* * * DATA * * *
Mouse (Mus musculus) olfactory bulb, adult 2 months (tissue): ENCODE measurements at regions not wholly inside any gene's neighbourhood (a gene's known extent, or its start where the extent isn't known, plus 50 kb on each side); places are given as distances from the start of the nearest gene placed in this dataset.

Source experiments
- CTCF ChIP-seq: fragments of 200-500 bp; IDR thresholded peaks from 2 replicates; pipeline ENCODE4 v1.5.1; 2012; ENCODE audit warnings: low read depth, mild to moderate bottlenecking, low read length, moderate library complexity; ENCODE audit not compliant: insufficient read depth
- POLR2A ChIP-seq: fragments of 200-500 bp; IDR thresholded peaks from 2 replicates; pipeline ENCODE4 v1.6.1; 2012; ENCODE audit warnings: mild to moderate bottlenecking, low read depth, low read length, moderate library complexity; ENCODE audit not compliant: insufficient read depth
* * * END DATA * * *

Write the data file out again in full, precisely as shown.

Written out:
Mouse (Mus musculus) olfactory bulb, adult 2 months (tissue): ENCODE measurements at regions not wholly inside any gene's neighbourhood (a gene's known extent, or its start where the extent isn't known, plus 50 kb on each side); places are given as distances from the start of the nearest gene placed in this dataset.

Source experiments
- CTCF ChIP-seq: fragments of 200-500 bp; IDR thresholded peaks from 2 replicates; pipeline ENCODE4 v1.5.1; 2012; ENCODE audit warnings: low read depth, mild to moderate bottlenecking, low read length, moderate library complexity; ENCODE audit not compliant: insufficient read depth
- POLR2A ChIP-seq: fragments of 200-500 bp; IDR thresholded peaks from 2 replicates; pipeline ENCODE4 v1.6.1; 2012; ENCODE audit warnings: mild to moderate bottlenecking, low read depth, low read length, moderate library complexity; ENCODE audit not compliant: insufficient read depth